Data

Location
506 SW Mill St., Urban Center 720
Portland
Oregon
97201
United States
General Issues
name:general_issues-key:educations
Economics
Economics
Environment
Health
Education
Human Rights & Civil Rights
Governance & Political Institutions
Planning & Development

ORGANIZATION

Oregon's Kitchen Table

April 7, 2015 Samb4
Location
506 SW Mill St., Urban Center 720
Portland
Oregon
97201
United States
General Issues
name:general_issues-key:educations
Economics
Economics
Environment
Health
Education
Human Rights & Civil Rights
Governance & Political Institutions
Planning & Development

Mission and Purpose

The Oregon’s Kitchen Table key objective is to provide a neutral, non bias space for Oregonians to participate in deliberation that will lead to effective decision making. This organization wants all Oregonian voices to be heard. Majority of people want to be a part of the decision making process, but don’t know where to start. As well, there are people who know how to share their opinions and take part in the decision making process, but don’t always feel like their voices are being heard. Another one of Oregon’s Kitchen Table goals is to resolve these issues and incorporate all Oregon voices into the decision making process. This organization allows for citizens to connect to real decisions in Oregon.
Furthermore, this organization wants to work with the public to create thorough consultations that don’t have a spin on them. Resulting in creating decisions that reflect what Oregonians really want. The more participation the more decision makers can see how Oregonians think. Oregon’s Kitchen Table wants to help identify public priorities in order to make the best decisions. Citizens face tough issues and Oregon’s Kitchen Table wants to establish a simple, easy, online, and in person space for Oregon citizens across the state to face these challenges. This is a collaborative problem solving process.
In addition, Oregon’s Kitchen Table recognizes that governmental trust is low and that input from everyone is very important. They want to bridge the gap between Oregon citizens and decision makers. Overall, as one of the project managers Sarah Giles stated, “Oregon’s Kitchen Table wants to increase public interest in participating in public issues at the local, regional, and statewide level.”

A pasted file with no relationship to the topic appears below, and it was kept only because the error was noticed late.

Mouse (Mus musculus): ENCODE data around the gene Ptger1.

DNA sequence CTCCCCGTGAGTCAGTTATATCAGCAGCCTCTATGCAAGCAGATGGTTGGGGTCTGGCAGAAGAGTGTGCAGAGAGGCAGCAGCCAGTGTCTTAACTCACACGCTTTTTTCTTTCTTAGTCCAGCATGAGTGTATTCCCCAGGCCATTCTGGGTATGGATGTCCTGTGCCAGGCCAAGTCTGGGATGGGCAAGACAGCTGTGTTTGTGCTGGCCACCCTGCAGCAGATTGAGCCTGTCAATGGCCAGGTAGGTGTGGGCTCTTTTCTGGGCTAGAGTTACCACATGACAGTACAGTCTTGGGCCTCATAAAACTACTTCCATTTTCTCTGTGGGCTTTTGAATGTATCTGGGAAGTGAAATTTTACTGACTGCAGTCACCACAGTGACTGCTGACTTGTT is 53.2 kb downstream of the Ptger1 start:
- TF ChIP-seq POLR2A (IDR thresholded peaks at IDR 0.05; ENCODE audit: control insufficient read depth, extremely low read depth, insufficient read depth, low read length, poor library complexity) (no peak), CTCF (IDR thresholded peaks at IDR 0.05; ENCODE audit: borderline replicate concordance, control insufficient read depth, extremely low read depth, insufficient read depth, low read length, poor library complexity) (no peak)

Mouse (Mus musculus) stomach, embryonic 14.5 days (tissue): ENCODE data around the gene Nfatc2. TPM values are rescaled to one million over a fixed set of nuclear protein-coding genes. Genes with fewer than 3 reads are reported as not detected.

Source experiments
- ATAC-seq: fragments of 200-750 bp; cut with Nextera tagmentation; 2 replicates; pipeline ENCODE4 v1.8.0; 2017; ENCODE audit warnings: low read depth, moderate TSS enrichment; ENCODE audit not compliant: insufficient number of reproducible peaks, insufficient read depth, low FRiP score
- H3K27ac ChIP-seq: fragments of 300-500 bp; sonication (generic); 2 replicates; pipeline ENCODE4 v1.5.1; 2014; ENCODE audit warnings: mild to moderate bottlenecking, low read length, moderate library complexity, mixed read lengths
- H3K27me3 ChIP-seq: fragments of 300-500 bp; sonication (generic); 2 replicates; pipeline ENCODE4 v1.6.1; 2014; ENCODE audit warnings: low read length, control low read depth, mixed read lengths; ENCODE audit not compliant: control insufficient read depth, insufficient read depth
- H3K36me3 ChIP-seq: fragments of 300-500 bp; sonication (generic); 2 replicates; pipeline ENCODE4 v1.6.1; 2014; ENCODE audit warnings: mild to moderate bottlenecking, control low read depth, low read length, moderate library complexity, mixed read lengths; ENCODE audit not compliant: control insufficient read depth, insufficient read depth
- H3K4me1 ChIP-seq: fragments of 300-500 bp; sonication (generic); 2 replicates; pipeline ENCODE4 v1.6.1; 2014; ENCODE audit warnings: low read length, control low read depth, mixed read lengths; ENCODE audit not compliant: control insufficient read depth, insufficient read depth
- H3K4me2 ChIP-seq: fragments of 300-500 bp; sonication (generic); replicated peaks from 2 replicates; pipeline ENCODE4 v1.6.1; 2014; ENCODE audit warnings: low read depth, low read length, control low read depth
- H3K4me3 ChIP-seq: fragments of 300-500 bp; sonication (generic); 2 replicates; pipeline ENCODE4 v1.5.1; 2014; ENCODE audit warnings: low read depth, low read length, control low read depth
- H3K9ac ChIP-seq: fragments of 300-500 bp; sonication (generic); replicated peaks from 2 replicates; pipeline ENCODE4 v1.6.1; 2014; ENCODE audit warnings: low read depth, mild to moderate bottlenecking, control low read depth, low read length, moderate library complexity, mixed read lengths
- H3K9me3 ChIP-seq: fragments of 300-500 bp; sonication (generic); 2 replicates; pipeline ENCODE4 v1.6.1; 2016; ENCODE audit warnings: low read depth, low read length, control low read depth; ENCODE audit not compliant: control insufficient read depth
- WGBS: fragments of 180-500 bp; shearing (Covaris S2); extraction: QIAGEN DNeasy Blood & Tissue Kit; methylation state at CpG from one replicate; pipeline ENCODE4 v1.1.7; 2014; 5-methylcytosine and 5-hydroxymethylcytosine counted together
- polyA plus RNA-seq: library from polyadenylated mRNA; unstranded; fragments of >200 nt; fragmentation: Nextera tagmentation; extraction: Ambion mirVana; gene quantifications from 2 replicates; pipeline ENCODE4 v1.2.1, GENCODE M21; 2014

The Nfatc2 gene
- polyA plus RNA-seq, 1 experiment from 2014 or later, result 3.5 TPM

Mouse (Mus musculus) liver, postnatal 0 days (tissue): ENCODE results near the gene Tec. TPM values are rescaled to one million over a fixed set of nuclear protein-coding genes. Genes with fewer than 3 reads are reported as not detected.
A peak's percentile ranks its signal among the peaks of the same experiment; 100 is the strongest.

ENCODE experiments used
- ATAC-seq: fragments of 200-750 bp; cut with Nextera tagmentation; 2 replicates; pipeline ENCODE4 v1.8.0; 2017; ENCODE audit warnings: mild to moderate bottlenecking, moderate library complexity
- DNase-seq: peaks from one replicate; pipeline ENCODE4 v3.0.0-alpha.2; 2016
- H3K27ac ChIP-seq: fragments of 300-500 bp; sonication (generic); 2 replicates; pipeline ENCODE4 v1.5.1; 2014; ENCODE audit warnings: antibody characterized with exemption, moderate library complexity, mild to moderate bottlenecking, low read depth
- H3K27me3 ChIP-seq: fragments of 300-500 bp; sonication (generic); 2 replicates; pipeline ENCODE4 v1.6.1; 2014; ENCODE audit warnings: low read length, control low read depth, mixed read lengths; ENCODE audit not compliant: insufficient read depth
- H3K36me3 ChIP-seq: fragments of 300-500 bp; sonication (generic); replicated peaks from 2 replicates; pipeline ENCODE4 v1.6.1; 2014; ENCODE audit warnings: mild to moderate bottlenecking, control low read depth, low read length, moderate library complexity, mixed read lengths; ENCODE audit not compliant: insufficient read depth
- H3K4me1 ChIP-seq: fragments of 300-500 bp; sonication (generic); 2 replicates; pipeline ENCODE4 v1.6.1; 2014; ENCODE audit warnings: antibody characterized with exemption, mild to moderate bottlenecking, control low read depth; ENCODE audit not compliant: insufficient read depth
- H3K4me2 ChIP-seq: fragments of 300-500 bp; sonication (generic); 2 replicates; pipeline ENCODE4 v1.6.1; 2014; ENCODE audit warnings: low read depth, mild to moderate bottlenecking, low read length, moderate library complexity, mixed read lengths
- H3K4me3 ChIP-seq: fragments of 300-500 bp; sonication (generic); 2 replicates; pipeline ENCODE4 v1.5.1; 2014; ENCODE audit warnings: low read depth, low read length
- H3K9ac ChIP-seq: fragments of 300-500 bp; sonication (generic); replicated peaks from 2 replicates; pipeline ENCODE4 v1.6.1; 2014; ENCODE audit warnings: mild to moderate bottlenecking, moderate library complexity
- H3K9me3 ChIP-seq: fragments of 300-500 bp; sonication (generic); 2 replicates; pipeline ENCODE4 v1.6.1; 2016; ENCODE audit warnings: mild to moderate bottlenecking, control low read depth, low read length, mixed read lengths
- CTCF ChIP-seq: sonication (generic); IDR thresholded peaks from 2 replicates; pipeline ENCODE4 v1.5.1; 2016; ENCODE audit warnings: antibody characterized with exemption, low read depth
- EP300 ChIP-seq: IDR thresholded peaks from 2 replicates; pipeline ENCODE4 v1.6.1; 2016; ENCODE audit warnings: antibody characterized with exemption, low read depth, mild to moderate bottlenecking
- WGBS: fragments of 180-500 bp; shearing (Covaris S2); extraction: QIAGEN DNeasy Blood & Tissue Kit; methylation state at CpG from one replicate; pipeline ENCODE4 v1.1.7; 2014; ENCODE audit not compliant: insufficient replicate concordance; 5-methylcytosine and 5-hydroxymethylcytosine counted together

History

Oregon has been working for many years to get citizens involved in public issues, especially after a concerning report that came out in 2010. Phil Keisling, a former secretary of state, stated that, “forty percent of 1.2 million Oregon citizens eighteen to forty were not registered to vote.” This shows how difficult it has become to get basic communication between government and their citizens. Now Oregon is experimenting with a new tool, Oregon’s Kitchen Table. Originally Oregon’s Kitchen Table started off as an experiment in the College of Urban and Public Affairs at Portland State University, launching on May 4th, 2012. The initial pilot was launched on June 11th 2012 and ran until June 22nd 2012. The first results from the first consultation were posted on August 15th 2012. The remaining results were sent out in three sections every two weeks. This pilot was statewide. After success, they started the second consultation on November 8th 2012 and will run until December 15th 2012. The second consultation was created just for Curry County.
This year is also the ten year anniversary of the partnering of the Policy Consensus Initiative and Portland State University which formed the National Policy Consensus Center. This is where Oregon’s Kitchen Table was created.
The name of this organization came from James Geringer. James was a former Wyoming governor and currently is PCI’s (Policy Consensus Initiative) Co-Chair. Geringer stated, “My background reflects a time when folks would get together to resolve an issue or agree on something by dropping by the house, leaning on the hood of a pickup truck for a chat, or going inside for coffee and a visit around the kitchen table. Typically, when we agreed on a course of action, a handshake or a simple nod sealed the deal. Issues were resolved and commitments were made around the kitchen table.” After this the concept developed, the now called Oregon’s Kitchen Table, would be a place to take our dinner conversations and ideas out of the Kitchen and into the public.

Specializations and activities